The Objectivists will reply that, no, the Hierarchy of Concepts cannot "cause" anything; it can, and does, merely show that certain questions are self-contradictory.

Very well; agreed. But we are not talking about the Hierarchy of Concepts causing or invalidating a concept; we are talking about existence, the sum of everything that exists: galaxies, constellations, 15 billion light years of space, billions of stars and planets, etc. It certainly seems to me that we are talking about "causing things": the universe, for one.

In other words, the "Primacy of Existence" does not do away with the necessity for a "cause" of existence at all; it simply shifts it away from God onto the Hierarchy of Concepts. According to this view, then, existence exists -- not because God wanted it that way -- but because existence precedes causality, and because causality precedes existence. There are at least two different causal relationships here. Something is very wrong.

Note that the "Primacy of Existence" is not just one concept, but two: they are intrinsically bound up with each other, chasing each other right around in a circle, like a puppy chasing his tail. Thus, existence exists, which precedes causality, which presupposes existence, which precedes causality, which presupposes existence, which precedes causality, which presupposes existence, ad infinitum.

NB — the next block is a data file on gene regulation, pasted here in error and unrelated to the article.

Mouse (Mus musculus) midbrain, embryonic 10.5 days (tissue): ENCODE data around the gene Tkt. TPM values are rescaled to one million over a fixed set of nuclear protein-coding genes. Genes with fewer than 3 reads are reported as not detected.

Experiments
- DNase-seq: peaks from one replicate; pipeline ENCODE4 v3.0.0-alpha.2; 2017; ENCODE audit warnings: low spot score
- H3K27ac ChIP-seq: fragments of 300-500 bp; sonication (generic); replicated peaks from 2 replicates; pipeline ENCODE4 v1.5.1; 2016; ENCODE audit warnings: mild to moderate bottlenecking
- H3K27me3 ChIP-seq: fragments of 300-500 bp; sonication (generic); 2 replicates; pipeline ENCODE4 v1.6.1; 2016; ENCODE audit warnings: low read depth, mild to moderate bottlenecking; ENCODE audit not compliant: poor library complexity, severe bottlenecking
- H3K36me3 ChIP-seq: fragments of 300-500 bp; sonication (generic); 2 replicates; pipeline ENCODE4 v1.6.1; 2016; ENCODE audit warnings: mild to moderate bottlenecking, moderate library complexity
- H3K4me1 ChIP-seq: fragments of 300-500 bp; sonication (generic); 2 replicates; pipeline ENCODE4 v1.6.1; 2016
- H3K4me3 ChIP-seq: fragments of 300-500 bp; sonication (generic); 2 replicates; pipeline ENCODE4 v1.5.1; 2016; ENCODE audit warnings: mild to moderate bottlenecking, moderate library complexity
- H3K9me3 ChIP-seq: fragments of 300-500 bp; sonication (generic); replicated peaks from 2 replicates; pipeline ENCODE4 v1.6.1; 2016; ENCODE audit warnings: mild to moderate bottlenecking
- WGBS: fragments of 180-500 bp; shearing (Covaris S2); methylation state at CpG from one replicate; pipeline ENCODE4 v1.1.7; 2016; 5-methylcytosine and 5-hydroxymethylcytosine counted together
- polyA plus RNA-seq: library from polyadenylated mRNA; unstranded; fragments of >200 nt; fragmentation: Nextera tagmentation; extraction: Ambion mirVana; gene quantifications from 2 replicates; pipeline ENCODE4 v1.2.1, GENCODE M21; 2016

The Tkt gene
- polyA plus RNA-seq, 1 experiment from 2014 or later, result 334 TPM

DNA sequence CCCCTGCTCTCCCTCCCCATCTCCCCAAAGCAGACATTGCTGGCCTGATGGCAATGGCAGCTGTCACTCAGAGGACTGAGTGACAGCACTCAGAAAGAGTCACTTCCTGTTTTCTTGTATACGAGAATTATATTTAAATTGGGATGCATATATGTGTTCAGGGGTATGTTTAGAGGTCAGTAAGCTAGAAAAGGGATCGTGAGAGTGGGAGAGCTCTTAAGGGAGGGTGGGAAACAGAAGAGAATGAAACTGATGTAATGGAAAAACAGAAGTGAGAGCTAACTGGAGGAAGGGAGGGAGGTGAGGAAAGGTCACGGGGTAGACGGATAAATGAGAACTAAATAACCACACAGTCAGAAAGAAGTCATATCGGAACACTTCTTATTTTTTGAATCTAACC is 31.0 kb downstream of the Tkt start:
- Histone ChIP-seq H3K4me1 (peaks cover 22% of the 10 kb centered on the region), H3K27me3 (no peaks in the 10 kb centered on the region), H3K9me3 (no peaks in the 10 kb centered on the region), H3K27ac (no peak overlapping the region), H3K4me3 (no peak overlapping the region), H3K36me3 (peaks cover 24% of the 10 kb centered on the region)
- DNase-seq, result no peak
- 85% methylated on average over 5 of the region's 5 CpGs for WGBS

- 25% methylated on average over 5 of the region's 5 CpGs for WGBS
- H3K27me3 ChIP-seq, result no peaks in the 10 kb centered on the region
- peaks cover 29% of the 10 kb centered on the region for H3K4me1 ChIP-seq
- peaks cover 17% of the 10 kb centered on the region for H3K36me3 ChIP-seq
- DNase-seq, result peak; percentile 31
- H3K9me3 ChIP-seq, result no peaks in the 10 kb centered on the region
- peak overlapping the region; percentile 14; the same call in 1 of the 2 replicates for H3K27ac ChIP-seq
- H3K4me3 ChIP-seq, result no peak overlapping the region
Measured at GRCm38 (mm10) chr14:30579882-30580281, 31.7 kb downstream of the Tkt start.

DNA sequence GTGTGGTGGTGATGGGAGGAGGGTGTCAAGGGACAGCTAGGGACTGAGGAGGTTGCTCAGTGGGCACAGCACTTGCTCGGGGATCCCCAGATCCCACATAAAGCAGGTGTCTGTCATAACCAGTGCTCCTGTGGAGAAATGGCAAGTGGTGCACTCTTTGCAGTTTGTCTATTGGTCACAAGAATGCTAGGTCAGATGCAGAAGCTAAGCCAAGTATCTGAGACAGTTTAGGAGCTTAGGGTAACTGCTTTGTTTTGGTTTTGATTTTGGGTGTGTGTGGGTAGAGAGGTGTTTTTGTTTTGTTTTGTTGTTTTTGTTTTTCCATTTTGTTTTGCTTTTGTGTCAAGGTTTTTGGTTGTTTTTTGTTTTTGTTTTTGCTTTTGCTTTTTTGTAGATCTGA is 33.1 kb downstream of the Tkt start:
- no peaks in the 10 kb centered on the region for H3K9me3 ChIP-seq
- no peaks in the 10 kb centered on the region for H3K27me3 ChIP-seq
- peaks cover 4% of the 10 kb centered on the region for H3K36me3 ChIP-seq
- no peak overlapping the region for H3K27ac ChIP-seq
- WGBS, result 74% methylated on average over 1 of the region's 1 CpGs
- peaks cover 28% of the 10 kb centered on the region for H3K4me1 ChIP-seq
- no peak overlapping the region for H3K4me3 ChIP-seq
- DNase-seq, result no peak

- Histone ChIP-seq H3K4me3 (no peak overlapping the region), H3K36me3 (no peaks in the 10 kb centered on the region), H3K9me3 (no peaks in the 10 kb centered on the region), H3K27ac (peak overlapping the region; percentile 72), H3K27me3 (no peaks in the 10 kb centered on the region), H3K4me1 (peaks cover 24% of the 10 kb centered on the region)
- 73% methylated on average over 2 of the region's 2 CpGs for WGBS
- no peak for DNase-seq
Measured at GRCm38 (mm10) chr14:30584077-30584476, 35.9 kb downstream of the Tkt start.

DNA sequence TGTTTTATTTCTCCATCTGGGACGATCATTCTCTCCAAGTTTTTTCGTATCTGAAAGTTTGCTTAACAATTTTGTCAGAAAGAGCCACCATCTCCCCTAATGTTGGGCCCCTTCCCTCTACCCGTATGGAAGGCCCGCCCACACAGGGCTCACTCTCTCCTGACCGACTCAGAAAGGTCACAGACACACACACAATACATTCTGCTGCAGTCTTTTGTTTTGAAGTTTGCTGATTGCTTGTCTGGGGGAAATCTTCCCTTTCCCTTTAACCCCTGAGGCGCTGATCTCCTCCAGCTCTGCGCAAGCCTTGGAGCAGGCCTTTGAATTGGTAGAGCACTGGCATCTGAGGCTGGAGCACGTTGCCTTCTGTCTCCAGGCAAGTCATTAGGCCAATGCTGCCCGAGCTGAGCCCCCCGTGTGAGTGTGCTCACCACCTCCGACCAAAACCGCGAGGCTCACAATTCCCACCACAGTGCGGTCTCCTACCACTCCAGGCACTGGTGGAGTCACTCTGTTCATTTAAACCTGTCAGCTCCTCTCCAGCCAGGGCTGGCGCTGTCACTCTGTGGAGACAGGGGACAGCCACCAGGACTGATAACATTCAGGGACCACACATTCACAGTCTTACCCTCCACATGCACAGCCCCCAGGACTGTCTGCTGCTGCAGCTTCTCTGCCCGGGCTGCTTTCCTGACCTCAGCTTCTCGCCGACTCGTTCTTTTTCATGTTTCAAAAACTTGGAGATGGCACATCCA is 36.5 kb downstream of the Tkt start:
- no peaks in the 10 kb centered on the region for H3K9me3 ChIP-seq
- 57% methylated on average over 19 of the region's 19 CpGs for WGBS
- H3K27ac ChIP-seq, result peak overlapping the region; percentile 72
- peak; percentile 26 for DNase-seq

QUESTION: Is "Existence Exists" the introductory, or minor, premise to a syllogism ("Socrates is a man), or is it the conclusion? Or both? Is it a circular argument?
"Your guess", as Ayn Rand used to say, "is as good as mine."

Unlike most circular arguments, the proposition that "Existence Exists" doesn't assume in the premise that which is to be proven in the conclusion, but it definitely goes around in a perfect, tight, endless, infinite little circle, like the puppy dog aforesaid (except that the puppy has to stop after a while).
I've never seen anything like this before. I don't know what to make of it.

QUESTION: I wonder what a follower of Saint Thomas Aquinas would make of the idea that God, because He exists, cannot cause existence, i.e., the rest of the universe? I don't think a Thomist would find this logical at all.

What this all comes down to, in addition to all the other problems, is simply a difference in point of view, or, if you prefer, of definition of terms.

The Thomists think of God on the one hand, and the universe, created by God, on the other. They never use the word "Existence" as an all-inclusive term, i.e., "Existence = universe + God".

Among Thomists, the word "existence" is used solely with reference to God's "essence", i.e., "God is the only Being whose existence is His essence". He is defined as existing, therefore He exists! (This is no longer considered valid).

The Objectivists use the word "Existence" in an all-inclusive sense, as including God, who -- because he exists -- cannot cause the universe, i.e., the rest of existence (I don't think a Thomist would see the logic to this).

In other words, both philosophers are using the same tactic: defining their terms in such a way as to prove themselves automatically right.

To me, one argument is about as valid as the other, except that the Thomistic argument is not self-contradictory.